The Wild Bill Hickok – Davis Tutt Duel

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On July 21, 1865, Wild Bill Hickok shot Davis Tutt in a duel in Springfield, Mo. The event became known as the first real shootout in Old West.

Tutt and Hickok, both gamblers, had at one point been friends, despite the fact that Tutt was a Confederate Army veteran, and Hickok had been a scout for the Union Army. Davis Tutt originally came from Marion County, Arkansas, where his family had been involved in the Tutt–Everett War, during which several of his family members had been killed. He had come north to Missouri following the civil war. Hickok had been born in Illinois, coming west after mistakenly thinking he had killed a man in a drunken brawl

The eventual falling out between Hickok and Tutt reportedly occurred over women. There were reports that Hickok had fathered an illegitimate child with Tutt’s sister, while Tutt had been observed paying a great deal of attention to Wild Bill’s paramour, Susanna Moore. When Hickok started to refuse to play in any card game that included Tutt,

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the cowboy retaliated by openly supporting other local card-players with advice and money in a dedicated attempt to bankrupt Hickok

What began as an argument over gambling debts, turned deadly when Tutt seized a prize watch of Wild Bill’s as collateral.

 

Warned against wearing the watch in public to humiliate Wild Bill, Tutt appeared on the square on July 21, prominently wearing the watch. The two men then unsuccessfully negotiated the debt and the watch’s return.

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Hickok returned to the square at 6 p.m. to again find Tutt displaying his watch. Wild Bill gave Tutt his final warning. “Don’t you come around here with that watch.” Tutt answered by placing his hand on his pistol.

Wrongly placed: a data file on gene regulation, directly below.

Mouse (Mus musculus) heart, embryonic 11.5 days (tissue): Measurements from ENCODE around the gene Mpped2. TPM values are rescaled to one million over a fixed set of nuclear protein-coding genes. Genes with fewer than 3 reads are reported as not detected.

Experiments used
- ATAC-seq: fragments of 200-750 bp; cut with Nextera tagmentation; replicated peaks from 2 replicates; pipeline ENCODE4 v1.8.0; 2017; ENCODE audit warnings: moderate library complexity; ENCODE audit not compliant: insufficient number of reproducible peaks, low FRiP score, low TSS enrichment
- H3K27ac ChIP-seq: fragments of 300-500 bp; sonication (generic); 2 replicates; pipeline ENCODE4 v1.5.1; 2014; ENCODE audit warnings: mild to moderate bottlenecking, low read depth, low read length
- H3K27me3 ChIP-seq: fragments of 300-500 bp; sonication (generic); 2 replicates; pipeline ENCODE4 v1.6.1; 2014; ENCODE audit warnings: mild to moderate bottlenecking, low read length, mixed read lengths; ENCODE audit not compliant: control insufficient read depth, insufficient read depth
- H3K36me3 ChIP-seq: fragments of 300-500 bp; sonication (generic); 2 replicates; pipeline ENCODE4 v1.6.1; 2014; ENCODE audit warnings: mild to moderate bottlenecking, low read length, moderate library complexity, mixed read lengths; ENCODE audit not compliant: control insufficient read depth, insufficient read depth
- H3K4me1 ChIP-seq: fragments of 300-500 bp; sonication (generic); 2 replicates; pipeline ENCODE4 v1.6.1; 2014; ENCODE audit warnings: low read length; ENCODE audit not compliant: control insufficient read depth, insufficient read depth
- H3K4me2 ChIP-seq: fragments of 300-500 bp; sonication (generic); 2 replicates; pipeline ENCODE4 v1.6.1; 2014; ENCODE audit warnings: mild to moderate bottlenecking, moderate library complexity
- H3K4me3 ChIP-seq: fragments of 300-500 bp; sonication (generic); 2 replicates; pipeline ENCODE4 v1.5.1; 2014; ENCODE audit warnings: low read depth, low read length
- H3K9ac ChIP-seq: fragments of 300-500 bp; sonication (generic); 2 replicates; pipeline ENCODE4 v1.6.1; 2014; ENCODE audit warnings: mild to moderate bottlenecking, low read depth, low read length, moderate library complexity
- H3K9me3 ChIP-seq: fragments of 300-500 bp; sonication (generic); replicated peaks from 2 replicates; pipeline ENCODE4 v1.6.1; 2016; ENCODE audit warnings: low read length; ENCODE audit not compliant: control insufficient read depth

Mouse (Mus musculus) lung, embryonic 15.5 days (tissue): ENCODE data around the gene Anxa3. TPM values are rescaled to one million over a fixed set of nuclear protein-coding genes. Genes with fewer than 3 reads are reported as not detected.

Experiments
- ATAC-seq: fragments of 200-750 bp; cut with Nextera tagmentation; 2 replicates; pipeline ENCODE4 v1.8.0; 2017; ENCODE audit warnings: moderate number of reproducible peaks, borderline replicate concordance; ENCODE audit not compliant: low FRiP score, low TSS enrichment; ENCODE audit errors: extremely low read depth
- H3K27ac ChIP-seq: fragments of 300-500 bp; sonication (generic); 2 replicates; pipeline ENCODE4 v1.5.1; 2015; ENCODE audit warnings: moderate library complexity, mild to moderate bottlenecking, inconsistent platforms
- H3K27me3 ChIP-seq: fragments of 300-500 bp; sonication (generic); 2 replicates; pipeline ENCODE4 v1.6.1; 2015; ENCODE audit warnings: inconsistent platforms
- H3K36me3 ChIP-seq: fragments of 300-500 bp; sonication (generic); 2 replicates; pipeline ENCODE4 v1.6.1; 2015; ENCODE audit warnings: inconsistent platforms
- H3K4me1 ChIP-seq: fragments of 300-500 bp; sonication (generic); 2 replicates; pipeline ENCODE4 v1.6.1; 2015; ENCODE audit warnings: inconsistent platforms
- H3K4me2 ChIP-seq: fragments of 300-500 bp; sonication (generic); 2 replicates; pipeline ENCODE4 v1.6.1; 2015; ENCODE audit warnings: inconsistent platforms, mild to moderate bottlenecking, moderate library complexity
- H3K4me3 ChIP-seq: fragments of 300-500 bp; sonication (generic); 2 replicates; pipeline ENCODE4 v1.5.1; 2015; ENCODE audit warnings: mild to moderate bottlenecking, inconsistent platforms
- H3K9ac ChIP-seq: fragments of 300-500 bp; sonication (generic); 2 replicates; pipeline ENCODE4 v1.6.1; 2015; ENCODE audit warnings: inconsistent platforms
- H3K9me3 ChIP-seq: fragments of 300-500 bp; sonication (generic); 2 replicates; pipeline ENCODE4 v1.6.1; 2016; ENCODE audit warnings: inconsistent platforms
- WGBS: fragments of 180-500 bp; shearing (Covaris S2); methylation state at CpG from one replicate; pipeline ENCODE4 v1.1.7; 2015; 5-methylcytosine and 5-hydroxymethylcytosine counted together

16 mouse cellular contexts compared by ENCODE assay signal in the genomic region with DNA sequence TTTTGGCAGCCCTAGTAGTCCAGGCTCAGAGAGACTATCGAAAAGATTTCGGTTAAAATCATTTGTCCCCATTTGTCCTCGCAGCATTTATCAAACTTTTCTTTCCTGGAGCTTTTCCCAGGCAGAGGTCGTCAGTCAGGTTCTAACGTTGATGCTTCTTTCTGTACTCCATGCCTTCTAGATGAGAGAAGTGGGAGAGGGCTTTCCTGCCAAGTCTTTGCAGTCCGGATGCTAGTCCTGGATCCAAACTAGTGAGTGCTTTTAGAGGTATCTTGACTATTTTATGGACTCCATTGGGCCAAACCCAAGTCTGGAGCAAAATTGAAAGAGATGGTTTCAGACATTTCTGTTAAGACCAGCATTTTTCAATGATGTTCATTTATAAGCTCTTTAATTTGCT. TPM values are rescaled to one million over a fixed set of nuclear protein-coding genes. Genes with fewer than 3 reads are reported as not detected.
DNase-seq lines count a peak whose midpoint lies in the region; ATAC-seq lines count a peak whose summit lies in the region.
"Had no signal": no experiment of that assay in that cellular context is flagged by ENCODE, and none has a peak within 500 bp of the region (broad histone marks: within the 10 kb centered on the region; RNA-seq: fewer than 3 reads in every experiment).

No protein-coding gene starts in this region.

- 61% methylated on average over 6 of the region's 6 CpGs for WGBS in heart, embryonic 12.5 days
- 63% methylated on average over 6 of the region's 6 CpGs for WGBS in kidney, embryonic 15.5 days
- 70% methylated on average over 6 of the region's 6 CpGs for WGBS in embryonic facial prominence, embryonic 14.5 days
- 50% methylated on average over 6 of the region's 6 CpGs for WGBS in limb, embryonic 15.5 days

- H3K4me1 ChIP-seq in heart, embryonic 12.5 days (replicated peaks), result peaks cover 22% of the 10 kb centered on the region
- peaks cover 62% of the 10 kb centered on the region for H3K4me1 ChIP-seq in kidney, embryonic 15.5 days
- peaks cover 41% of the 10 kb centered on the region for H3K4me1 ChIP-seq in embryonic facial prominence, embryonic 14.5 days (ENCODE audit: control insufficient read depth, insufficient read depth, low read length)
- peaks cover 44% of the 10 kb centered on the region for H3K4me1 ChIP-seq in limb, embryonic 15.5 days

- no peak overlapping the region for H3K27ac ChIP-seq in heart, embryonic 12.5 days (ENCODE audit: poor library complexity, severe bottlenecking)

Standing about 75 yards apart and facing each other sideways in dueling positions, Tutt drew his gun first. Wild Bill steadied his aim across his opposite forearm. Both paused, then fired near simultaneously.

Tutt missed. Wild Will’s shot passed through Tutt’s chest. Reeling from the wound, Tutt staggered back to the nearest building before collapsing.

Wild Bill was acquitted of manslaughter by a jury after a three-day trial. Nothing better described the times than the fact that dangling a watch held as security for a poker debt was widely regarded as a justifiable provocation for resorting to firearms.

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The death of William H. Bonney- aka Billy the Kid

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Billy The Kid was born in the slums of New York City in 1859. After the death of his father, he traveled west with his mother ending up in Silver City, New Mexico Territory in 1873. Little of substance is known about Billy’s life during this period, and myth has replaced fact to shroud the early years of Billy the Kid in folklore. What is known for sure is that he arrived in Lincoln County, New Mexico in 1877 using the name William Bonney. His life would last only four more years, but in that short period he became embroiled in the events that made him a legend.

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Lincoln County was in a state of near-anarchy in 1877. The native Apache had recently been subdued and the local cattlemen divided themselves into two camps in a fight for local power. Unfortunately for Billy the Kid, he allied himself with the losing side in this “Lincoln County War.” Billy worked as a ranch hand for John Tunstall a leader of one faction seeking control of the county. Tunstall befriended the Kid acting in many ways as a surrogate father. Tunstall’s ambush and murder in 1878 by a sheriff’s posse set the Kid off on a path of revenge. His first victims were the sheriff and his deputy, killed from ambush on the streets of Lincoln. On the run for two years, the Kid was eventually captured, tried, convicted and returned to Lincoln to hang for the murders. However, Lincoln’s makeshift jail was no match for Billy the Kid.